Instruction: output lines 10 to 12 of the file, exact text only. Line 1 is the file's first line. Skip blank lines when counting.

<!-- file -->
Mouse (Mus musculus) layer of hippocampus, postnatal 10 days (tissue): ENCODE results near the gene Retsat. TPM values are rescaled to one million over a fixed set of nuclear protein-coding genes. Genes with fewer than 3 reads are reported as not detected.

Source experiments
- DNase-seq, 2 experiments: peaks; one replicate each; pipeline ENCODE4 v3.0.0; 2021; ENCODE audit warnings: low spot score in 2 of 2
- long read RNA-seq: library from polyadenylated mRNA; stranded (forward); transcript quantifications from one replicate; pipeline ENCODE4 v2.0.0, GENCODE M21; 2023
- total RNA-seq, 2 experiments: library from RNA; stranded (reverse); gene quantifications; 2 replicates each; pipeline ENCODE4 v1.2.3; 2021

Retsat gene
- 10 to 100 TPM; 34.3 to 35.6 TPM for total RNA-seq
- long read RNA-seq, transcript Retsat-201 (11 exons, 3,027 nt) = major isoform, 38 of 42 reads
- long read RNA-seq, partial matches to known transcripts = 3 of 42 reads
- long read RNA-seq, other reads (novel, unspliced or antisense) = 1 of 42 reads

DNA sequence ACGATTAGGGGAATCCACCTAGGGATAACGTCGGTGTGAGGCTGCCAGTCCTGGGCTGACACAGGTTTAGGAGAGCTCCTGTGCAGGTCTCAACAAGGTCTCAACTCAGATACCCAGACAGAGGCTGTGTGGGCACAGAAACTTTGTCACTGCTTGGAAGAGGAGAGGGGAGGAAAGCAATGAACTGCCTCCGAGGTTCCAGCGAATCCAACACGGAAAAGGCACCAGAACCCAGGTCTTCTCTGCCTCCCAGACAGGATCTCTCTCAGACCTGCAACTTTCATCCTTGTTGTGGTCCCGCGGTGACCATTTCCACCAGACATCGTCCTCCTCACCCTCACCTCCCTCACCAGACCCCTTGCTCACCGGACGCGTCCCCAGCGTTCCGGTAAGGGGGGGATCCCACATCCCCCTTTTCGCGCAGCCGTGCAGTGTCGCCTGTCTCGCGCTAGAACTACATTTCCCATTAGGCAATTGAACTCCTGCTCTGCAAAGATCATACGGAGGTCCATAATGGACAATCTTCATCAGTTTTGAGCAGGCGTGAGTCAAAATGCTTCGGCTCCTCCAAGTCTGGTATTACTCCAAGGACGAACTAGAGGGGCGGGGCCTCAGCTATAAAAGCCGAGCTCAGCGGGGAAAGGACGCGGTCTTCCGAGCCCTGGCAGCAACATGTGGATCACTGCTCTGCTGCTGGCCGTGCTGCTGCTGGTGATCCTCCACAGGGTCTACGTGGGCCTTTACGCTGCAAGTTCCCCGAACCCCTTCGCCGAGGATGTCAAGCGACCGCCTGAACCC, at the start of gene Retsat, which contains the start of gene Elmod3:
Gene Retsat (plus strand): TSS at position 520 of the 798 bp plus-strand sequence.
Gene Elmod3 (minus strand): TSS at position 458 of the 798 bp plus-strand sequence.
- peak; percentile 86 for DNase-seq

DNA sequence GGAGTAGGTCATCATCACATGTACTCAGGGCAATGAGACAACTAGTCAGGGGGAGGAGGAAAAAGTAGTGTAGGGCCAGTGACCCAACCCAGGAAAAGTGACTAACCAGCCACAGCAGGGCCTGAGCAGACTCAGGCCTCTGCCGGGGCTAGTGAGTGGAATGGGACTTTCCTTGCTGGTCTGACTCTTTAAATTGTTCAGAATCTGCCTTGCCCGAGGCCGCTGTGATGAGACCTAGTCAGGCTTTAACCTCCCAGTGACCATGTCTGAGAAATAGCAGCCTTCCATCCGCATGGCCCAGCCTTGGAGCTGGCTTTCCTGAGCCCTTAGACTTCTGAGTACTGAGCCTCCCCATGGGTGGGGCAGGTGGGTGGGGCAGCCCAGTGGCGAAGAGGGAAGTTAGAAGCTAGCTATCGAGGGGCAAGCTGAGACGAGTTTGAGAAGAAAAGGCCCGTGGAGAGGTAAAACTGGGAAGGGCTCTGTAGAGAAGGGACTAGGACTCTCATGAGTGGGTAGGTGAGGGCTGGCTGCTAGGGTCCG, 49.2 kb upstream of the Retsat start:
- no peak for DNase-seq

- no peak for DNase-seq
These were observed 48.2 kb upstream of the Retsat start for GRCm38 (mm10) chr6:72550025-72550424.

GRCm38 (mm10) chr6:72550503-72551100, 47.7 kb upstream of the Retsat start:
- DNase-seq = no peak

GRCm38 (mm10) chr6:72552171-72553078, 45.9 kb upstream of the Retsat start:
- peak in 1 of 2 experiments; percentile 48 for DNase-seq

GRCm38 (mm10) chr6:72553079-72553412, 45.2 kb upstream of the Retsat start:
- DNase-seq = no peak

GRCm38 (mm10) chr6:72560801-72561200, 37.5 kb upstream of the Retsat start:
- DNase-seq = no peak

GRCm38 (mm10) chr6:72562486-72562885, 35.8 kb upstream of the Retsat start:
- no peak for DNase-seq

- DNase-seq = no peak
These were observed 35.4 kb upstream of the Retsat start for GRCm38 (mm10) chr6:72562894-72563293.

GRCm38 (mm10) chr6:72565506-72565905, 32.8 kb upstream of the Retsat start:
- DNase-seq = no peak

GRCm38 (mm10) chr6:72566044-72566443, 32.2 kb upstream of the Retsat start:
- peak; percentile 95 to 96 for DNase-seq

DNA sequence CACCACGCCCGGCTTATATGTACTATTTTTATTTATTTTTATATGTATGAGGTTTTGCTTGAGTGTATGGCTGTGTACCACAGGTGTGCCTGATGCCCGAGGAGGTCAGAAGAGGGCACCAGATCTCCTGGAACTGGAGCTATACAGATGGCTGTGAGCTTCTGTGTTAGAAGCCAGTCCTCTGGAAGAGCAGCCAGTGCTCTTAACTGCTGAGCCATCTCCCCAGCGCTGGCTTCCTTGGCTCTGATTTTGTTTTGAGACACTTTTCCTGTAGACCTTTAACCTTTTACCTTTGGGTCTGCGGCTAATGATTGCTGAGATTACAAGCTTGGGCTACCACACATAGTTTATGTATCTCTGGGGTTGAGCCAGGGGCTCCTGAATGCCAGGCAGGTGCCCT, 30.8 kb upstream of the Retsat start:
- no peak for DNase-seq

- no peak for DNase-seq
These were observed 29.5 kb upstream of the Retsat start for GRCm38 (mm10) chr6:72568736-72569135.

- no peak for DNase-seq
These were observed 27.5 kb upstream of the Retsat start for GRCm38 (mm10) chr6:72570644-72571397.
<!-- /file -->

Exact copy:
- long read RNA-seq, other reads (novel, unspliced or antisense) = 1 of 42 reads

DNA sequence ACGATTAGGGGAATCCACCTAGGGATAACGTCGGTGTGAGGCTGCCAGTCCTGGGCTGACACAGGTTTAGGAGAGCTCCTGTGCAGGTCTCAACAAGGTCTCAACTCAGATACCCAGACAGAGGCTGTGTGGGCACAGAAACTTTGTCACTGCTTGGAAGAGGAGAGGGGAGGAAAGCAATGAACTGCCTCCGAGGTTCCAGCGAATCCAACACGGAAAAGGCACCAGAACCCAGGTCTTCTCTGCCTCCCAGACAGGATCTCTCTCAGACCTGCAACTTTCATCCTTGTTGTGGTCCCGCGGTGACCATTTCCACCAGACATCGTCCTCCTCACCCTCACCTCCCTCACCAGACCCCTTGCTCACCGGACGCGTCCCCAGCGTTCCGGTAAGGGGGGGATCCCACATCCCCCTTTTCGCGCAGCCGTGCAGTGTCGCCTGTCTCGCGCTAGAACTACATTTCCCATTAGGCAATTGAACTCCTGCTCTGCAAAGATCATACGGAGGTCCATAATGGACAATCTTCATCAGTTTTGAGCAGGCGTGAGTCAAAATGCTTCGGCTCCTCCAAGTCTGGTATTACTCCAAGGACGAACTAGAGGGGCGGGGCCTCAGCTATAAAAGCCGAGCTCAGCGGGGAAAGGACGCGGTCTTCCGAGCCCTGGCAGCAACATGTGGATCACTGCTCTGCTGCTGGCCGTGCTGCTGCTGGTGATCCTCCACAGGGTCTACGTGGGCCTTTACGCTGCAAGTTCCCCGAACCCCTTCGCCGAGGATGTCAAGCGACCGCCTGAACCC, at the start of gene Retsat, which contains the start of gene Elmod3:
Gene Retsat (plus strand): TSS at position 520 of the 798 bp plus-strand sequence.